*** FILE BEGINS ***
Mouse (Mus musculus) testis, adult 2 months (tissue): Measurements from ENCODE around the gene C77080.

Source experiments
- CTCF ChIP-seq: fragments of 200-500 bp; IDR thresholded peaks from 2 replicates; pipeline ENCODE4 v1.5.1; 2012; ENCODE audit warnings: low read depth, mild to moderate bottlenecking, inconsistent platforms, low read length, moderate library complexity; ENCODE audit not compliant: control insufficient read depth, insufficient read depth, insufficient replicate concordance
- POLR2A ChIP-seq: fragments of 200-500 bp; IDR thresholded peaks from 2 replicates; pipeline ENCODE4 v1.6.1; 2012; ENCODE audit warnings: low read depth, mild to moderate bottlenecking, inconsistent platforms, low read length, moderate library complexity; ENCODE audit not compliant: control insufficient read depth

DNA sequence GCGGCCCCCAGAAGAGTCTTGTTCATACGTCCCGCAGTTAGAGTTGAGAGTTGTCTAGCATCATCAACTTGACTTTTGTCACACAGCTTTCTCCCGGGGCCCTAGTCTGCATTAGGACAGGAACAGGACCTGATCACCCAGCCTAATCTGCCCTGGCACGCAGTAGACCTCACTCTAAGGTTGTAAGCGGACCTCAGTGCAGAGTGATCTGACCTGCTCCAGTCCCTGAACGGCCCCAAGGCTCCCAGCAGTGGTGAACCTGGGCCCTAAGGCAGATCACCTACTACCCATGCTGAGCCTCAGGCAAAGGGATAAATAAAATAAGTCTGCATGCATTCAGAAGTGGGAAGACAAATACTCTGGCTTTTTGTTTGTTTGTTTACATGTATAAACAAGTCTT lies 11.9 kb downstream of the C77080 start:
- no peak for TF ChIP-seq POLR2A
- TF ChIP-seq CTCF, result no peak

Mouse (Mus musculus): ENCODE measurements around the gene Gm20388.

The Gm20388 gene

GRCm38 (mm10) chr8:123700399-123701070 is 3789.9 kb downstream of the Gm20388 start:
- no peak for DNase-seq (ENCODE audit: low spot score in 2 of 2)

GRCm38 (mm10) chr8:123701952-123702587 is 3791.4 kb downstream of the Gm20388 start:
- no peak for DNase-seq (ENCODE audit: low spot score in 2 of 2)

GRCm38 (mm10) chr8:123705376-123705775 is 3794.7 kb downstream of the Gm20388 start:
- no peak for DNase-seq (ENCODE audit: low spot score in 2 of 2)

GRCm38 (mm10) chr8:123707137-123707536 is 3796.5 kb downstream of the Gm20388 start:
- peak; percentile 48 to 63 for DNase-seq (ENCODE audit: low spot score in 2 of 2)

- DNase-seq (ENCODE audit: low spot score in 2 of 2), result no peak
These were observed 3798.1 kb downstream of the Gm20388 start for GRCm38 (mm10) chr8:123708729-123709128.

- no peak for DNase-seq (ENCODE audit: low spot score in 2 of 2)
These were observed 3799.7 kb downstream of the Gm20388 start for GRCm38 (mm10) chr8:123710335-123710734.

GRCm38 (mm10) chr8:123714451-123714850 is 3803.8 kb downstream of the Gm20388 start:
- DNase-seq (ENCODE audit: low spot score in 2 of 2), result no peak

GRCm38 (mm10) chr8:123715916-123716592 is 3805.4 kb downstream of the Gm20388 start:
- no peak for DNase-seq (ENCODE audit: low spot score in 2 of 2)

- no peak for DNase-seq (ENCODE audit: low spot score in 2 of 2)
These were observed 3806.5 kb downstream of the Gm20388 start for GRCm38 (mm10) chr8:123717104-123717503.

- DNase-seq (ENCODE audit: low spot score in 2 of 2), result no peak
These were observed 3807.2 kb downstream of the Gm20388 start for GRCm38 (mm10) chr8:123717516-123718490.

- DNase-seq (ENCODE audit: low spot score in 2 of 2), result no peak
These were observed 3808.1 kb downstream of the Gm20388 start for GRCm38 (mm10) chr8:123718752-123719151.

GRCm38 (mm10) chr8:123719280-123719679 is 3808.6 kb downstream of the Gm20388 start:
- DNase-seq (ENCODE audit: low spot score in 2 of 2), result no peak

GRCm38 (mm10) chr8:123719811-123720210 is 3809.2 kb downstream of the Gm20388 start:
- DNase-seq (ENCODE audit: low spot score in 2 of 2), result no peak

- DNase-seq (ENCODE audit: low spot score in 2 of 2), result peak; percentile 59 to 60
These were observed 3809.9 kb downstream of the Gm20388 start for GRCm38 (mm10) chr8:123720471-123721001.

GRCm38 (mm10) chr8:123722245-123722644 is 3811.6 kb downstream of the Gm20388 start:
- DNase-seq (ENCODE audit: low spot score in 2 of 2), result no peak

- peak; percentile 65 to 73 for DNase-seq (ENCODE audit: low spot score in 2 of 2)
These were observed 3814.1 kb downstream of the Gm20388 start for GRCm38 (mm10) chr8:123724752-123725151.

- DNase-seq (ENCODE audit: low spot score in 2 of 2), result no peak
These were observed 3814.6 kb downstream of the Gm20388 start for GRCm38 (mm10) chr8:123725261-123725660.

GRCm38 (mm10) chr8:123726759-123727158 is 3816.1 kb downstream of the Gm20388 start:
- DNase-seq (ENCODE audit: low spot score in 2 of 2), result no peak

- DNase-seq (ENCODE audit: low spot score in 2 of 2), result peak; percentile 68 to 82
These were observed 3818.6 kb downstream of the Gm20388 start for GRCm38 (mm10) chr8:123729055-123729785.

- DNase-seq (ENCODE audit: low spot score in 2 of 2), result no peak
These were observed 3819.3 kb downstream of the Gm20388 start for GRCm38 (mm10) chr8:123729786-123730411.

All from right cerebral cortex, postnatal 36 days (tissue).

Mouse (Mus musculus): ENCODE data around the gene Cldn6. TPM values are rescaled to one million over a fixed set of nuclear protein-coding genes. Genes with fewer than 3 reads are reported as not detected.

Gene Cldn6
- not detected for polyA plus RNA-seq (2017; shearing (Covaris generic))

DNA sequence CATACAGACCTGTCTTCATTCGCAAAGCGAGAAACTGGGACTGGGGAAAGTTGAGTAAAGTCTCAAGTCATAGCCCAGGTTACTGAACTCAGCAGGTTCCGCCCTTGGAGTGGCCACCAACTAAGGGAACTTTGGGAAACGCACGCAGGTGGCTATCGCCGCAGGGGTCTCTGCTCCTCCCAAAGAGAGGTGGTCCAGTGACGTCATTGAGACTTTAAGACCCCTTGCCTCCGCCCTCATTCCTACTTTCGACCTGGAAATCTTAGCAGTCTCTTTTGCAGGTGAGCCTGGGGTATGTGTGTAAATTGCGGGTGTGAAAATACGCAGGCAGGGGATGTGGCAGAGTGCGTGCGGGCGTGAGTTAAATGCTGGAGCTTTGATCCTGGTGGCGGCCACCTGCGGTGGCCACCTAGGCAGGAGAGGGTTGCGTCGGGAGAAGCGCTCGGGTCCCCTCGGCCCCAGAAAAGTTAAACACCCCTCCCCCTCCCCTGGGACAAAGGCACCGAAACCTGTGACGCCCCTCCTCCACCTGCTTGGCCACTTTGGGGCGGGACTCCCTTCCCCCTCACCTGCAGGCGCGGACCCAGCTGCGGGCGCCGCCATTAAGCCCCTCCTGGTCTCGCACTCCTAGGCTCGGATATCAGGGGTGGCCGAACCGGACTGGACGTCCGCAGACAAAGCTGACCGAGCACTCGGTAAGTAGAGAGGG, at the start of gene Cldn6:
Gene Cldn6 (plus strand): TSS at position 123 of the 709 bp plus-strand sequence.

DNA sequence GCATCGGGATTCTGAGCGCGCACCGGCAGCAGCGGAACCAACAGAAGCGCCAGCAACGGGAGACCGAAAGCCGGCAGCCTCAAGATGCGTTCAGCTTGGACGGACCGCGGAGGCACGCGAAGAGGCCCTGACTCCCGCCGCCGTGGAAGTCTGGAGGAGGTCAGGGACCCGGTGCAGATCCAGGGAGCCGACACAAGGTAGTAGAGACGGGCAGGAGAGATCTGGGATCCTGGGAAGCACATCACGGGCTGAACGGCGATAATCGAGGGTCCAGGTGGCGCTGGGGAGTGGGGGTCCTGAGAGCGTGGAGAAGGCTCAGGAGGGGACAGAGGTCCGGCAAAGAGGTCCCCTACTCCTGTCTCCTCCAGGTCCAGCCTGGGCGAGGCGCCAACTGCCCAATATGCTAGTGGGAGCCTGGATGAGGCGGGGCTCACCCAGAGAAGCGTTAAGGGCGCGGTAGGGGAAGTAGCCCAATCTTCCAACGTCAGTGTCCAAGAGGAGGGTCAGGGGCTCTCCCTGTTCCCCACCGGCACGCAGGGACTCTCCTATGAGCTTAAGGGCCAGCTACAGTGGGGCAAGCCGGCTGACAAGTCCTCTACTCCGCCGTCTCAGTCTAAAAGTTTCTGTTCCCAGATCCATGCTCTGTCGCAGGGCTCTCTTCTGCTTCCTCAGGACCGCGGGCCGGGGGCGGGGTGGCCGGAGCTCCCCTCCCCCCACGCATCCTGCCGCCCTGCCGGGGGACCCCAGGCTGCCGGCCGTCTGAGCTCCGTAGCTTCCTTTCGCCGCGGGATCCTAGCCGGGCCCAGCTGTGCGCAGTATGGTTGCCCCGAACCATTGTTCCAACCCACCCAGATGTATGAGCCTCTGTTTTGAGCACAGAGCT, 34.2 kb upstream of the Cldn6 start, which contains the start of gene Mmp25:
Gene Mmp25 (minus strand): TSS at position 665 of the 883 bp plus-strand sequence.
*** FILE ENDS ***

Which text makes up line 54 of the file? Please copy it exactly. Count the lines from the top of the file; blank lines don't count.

DNA sequence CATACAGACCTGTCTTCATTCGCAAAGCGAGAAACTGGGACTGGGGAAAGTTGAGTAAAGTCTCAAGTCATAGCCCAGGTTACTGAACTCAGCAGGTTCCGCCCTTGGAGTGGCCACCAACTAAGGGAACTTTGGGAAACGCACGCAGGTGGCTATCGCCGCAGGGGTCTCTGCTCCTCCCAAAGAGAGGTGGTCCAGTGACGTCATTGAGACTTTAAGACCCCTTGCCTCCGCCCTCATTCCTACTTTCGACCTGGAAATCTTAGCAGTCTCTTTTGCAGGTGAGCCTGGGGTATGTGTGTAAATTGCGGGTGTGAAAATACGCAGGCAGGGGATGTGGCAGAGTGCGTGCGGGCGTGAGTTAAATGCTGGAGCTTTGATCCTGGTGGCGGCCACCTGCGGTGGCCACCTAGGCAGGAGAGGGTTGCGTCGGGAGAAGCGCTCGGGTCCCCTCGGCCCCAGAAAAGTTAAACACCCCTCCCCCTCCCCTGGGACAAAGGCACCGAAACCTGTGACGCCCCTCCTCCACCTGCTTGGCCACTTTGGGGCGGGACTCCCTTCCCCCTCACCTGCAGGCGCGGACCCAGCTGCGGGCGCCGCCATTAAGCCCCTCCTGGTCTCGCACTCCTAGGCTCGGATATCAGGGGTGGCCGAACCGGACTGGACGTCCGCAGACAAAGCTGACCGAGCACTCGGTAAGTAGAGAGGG, at the start of gene Cldn6: